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Summary Article: Magellan, Ferdinand (1480-1521)
from Encyclopedia of Geography

Ferdinand Magellan, or in Portuguese, Fernão de Magalhães, is well known as the first navigator whose ships circumnavigated the globe (Figure 1). Magellan was responsible for planning the journey, seeking financing, and surviving the subarctic winter of the straits in South America that bear his name; he was one of the first Europeans to set foot in the Marianas Islands and the Philippines. With Rui Falero, a scholar on celestial navigation, he convinced the Spanish king Charles I (later Emperor Charles V) and his Flemish advisors that the Spice Islands, also known as the Western Islands, the Moluccas, or la especiería, lay west of the line of demarcation of the Treaty of Tordesillas (1494) and thus were a Spanish, not Portuguese, possession. Albuquerque had conquered the Malaysian port of Malacca in 1511, explored the islands to the east, and used the Moluccas to initiate trade with China. In Spain, Americo Vespucci, Díaz de Solis, and members of the Council of Indies agreed with Magellan's certainty that a strait opened to the South Sea. In the 16th century, these contested territories represented a highly desirable possession because of the abundance of clove, nutmeg, and cinnamon to be obtained there.

The 16th-century Dominican historian Bartolomé de las Casas wrote in his History of the Indies one of the most detailed descriptions of Magellan, including an account of his meeting with the Spanish chancellor Xevres while he was present at Valladolid. In this meeting, he came with a globe in his hand to describe with great certainty a new route to the Pacific that would place the Spanish Empire at a great advantage relative to the Portuguese. With the intervention of the Archbishop of Burgos, the one who had negotiated with the Catholic monarchs on behalf of Columbus, Magellan left with four ships, more than 230 men, and four court officials. The journey, as recorded in the several accounts by its participants, was treacherous. Some of the men took part in a mutiny at San Julián Bay, and most of them eventually died because of starvation, thirst, and scurvy.

Figure 1 Historical map of Battista Agnese in 1544 from the Portolan Atlas, showing the route Magellan took around the world and the route fron Cadiz, Spain, to Peru, with overland portage across the Isthmus of Panama


After securing the first Spanish contact in the Philippines and the first conversion to Christianity, Magellan died on Mactan Island after a failed attack on a local native king. As with Columbus, the glory accounted in his biographies was largely due to the efforts of others; in the case of Magellan, only two vessels returned to Europe, the Victoria, under the command of Juan Sebastian Elcano, and the Trinidad, with Esteban Gómez in charge.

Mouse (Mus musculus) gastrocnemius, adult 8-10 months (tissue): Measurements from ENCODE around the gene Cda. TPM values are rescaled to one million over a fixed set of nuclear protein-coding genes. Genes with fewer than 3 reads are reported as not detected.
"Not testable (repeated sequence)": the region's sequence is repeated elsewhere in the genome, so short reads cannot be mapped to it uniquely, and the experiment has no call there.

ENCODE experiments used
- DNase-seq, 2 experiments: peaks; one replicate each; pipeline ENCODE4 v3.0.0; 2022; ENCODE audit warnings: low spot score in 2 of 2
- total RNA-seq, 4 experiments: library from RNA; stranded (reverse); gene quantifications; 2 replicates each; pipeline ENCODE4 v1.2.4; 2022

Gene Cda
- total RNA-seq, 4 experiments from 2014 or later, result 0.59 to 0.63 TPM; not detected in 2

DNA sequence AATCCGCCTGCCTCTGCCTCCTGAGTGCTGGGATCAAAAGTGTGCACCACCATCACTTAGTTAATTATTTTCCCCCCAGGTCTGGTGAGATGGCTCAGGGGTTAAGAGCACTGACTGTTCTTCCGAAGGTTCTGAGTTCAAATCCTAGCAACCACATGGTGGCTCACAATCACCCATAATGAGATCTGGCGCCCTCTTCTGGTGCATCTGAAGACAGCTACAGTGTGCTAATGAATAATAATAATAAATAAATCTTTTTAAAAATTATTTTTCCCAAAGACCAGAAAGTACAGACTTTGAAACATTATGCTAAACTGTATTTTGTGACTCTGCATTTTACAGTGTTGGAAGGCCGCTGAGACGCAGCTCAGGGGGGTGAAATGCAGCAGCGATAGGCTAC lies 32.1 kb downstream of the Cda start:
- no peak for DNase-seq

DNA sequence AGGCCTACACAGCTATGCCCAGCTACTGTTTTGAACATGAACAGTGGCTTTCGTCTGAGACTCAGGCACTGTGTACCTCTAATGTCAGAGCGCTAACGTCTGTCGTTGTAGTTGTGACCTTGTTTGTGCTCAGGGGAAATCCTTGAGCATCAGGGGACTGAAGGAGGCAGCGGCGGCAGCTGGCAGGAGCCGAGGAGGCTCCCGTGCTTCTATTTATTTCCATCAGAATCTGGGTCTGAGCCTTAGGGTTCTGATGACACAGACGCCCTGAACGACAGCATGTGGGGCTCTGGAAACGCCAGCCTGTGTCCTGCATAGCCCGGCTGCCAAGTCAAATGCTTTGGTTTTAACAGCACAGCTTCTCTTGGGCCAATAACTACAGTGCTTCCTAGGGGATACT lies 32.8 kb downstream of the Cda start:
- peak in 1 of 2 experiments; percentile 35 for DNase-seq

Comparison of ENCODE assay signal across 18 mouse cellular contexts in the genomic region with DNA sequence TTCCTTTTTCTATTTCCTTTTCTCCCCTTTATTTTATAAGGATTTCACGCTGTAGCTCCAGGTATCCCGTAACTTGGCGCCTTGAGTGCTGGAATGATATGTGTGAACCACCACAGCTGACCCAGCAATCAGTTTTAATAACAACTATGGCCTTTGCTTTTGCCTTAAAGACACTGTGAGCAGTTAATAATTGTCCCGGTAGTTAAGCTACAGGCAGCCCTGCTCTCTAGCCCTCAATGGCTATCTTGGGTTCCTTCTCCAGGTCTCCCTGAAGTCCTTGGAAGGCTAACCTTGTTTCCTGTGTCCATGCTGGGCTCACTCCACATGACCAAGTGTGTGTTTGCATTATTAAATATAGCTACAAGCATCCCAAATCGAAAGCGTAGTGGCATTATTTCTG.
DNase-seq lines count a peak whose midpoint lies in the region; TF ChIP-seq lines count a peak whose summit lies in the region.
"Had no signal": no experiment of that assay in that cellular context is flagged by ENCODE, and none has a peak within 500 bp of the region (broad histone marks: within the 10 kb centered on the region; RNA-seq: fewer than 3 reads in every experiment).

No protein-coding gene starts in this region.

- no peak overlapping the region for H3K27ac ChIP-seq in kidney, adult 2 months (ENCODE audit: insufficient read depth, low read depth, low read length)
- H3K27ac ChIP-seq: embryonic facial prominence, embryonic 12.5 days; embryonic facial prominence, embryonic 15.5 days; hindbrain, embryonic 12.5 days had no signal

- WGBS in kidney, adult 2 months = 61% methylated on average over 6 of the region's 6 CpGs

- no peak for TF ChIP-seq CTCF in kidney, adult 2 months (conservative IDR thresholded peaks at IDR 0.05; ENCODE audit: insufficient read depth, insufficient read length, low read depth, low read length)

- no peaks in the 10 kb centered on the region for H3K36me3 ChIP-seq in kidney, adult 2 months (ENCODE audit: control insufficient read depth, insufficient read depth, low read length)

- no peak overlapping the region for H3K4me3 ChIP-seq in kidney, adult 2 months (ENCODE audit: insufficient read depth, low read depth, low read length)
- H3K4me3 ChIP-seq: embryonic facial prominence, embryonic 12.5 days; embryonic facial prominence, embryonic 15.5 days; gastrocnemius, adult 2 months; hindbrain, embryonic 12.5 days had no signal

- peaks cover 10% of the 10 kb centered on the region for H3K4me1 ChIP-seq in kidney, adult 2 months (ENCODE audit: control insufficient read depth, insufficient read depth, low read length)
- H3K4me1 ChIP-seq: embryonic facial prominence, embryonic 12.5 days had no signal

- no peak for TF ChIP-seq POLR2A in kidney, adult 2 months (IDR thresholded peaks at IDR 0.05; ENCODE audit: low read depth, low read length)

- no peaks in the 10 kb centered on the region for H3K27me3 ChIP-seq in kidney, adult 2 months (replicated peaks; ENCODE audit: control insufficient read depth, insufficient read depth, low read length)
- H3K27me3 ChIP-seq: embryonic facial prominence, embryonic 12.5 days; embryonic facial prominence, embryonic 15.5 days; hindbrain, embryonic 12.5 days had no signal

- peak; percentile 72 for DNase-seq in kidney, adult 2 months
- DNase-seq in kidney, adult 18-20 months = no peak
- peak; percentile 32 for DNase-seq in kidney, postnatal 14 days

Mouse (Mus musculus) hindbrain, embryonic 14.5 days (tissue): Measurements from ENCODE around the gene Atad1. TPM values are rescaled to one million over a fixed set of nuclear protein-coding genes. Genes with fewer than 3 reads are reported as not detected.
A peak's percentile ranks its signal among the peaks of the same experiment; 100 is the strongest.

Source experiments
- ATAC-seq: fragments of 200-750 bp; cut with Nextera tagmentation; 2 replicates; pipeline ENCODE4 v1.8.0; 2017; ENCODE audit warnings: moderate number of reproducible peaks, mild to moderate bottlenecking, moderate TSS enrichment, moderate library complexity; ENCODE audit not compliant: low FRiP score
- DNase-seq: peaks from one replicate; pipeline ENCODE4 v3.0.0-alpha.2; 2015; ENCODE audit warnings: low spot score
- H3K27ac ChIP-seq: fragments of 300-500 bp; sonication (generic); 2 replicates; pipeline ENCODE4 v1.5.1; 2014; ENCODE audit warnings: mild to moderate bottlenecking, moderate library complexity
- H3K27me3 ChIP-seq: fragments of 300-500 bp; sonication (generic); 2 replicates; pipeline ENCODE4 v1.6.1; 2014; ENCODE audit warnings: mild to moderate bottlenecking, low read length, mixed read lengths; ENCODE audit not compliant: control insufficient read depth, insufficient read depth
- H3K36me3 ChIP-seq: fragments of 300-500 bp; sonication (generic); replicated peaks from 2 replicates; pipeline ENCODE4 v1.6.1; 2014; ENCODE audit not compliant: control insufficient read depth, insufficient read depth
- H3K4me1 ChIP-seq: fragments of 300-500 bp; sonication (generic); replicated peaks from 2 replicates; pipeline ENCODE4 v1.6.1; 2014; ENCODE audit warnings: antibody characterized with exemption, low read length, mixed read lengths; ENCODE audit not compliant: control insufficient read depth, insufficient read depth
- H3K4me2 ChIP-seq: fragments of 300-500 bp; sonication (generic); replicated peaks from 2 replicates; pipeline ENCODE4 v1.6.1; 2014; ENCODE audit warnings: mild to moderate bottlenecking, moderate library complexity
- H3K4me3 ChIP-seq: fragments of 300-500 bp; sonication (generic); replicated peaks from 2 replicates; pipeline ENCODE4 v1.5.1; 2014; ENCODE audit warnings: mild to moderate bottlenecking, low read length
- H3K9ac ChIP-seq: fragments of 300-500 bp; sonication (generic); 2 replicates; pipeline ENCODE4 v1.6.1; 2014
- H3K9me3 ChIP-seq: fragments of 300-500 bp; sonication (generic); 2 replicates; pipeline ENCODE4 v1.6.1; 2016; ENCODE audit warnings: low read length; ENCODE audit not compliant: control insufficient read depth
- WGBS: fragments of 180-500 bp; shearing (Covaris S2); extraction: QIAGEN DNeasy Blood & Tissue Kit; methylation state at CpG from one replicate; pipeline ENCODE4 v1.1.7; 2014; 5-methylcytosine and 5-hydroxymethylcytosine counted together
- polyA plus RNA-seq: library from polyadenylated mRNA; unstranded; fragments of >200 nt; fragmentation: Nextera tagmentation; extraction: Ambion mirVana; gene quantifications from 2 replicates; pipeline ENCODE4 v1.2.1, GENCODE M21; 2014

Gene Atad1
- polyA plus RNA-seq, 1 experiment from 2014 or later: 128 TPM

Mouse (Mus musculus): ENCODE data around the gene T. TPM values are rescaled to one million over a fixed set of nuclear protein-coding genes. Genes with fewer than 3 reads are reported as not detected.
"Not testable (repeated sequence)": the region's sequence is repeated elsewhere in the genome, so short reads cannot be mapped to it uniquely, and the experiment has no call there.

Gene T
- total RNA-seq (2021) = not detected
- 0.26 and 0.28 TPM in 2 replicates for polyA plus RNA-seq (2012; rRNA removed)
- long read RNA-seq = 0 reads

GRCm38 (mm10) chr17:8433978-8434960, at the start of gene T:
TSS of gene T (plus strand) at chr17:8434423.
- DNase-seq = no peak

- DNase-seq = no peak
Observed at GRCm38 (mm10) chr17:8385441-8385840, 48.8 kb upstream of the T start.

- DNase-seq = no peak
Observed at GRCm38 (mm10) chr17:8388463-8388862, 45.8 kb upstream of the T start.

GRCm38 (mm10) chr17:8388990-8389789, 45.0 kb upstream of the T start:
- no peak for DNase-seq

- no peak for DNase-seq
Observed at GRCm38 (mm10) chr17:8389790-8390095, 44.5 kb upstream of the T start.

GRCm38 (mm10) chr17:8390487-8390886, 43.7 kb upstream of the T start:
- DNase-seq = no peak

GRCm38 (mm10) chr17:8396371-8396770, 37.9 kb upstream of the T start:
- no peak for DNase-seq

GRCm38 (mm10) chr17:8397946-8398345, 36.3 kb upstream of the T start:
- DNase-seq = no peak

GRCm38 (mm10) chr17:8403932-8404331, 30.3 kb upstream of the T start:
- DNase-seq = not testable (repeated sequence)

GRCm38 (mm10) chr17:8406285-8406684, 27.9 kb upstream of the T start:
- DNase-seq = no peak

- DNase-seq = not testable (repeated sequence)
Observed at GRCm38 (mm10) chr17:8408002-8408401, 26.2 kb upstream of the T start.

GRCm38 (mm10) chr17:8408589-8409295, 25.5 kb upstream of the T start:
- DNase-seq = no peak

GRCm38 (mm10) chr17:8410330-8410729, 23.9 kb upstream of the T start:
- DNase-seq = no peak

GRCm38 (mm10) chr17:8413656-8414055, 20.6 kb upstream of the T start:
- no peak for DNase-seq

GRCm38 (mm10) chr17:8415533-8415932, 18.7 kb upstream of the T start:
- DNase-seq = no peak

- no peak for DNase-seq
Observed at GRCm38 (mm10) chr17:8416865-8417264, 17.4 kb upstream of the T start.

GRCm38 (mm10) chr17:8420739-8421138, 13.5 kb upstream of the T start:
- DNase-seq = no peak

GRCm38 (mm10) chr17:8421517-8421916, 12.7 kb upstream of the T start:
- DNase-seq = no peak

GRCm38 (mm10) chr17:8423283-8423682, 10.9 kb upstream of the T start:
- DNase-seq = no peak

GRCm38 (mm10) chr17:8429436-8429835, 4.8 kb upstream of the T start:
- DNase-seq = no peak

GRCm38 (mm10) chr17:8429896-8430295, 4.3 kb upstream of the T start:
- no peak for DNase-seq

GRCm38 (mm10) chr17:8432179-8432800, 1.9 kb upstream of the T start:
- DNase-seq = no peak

Magellan's journals, personal records, and letters written during his journey are lost. The most important narrative that has been translated into several languages is Antonio Pigafetta's Primo viaggio intorno al mundo, with maps well known for their inaccuracy. In addition, there are other firsthand accounts of the expedition, including Francisco Albo's Diario ó Derrotero del Viage de Magellanes. This account is useful for historians and geographers because it identifies the position of the “Unfortunate Islands” and it established that Amsterdam Island in the Indian Ocean was “discovered” by the Victoria. Also important are the anonymous Leiden narrative in Portuguese, printed in Coimbra as Um Deroteiro Inédito, and the Roteiro of “the Genovese pilot,” which is known for the details of Magellan's death. Important in any discussions about Magellan's contributions is the Spanish cosmographer Diego Ribero's 1529 map that shows the extent of the Pacific Ocean, which Magellan named.

Magellan's contributions are key to the history of geography and trade in many ways. For the history of cartography, besides improving map accuracy and demonstrating the great distances between Europe and the Pacific islands, his journey stimulated the production of terrestrial globes that eliminated the edges of the world. With further exploration and conquests, the economies of the empire were strengthened. Magellan's expedition to the Spice Islands initiated the Spanish exploration of the Pacific Ocean, whose islands became a central stopping point in the newly expanded trade of the Indies with the new route from Manila to Acapulco.

See also

Columbus, Christopher, Exploration, Human Geography, History of

Further Readings
  • Bergreen, L. (2004). Over the edge of the world: Magellan's terrifying circumnavigation of the globe. New York: HarperPerennial.
  • Martin, T. Magellan historiography. Hispanic American Historical Review 51 : 313-335., 1971.
  • Pigafetta, A. (1995). The first voyage around the world (1519-1522) (T. Cachey, Ed.). Rome, Italy: Marsilio.
  • Arias, Santa
    Copyright © 2010 by SAGE Publications, Inc.

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